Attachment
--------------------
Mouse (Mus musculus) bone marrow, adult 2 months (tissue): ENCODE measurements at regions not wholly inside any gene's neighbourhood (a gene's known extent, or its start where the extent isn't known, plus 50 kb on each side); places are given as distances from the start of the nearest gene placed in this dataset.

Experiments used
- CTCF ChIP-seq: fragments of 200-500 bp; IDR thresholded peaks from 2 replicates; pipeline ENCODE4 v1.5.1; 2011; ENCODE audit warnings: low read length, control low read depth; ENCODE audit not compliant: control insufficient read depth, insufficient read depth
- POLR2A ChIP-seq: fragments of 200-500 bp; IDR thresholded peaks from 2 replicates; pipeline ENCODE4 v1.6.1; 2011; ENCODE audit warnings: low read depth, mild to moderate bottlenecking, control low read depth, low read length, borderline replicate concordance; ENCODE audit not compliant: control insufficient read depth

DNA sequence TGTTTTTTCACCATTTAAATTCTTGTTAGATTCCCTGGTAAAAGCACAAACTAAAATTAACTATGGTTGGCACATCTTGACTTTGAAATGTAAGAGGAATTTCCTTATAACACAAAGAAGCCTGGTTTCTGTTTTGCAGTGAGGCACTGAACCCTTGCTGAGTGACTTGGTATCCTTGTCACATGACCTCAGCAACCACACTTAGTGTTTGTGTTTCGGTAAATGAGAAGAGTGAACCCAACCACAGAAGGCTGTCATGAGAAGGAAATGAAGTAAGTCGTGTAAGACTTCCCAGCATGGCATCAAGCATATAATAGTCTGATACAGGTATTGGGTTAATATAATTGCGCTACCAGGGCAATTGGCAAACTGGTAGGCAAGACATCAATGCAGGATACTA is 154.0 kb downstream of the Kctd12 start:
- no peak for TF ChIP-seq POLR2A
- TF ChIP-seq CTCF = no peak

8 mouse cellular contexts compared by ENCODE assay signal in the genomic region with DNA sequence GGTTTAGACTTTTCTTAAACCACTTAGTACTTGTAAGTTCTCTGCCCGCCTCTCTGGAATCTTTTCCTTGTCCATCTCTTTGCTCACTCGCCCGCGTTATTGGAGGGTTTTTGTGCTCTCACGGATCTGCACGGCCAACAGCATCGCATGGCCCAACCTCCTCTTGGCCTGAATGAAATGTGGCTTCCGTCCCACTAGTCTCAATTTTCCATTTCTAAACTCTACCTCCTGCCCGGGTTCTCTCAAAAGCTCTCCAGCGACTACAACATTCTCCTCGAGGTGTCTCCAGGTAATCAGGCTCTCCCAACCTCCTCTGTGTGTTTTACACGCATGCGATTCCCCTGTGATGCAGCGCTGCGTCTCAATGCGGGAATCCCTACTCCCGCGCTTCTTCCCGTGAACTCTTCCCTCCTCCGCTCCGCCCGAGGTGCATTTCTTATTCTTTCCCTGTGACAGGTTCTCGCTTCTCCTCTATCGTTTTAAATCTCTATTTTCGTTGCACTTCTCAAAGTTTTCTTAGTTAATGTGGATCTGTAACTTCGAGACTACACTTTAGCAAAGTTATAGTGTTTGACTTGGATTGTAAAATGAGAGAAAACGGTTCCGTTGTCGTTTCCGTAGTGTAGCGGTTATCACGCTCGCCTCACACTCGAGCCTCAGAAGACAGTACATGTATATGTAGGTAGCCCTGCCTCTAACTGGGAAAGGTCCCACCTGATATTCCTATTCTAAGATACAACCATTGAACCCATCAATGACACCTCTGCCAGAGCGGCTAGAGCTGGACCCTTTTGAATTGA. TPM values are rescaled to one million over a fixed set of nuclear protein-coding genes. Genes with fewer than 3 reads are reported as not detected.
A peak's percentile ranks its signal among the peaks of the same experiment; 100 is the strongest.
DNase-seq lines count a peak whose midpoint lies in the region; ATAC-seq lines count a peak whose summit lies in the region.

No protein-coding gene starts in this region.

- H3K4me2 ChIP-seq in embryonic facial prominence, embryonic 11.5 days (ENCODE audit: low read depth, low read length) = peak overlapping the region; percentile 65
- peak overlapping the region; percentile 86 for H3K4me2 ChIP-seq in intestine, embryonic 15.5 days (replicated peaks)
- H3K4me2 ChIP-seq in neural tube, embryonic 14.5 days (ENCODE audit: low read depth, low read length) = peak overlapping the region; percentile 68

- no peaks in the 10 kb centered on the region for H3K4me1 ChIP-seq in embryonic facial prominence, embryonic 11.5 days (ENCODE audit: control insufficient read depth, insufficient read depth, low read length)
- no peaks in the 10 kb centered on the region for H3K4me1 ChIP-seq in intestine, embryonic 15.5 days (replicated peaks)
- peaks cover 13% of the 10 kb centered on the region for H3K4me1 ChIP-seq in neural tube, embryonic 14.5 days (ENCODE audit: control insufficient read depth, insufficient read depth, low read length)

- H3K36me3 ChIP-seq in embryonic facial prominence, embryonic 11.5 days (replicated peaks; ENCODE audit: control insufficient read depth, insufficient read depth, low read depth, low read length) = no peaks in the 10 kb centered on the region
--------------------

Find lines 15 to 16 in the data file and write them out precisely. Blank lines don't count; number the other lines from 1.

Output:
- no peaks in the 10 kb centered on the region for H3K4me1 ChIP-seq in embryonic facial prominence, embryonic 11.5 days (ENCODE audit: control insufficient read depth, insufficient read depth, low read length)
- no peaks in the 10 kb centered on the region for H3K4me1 ChIP-seq in intestine, embryonic 15.5 days (replicated peaks)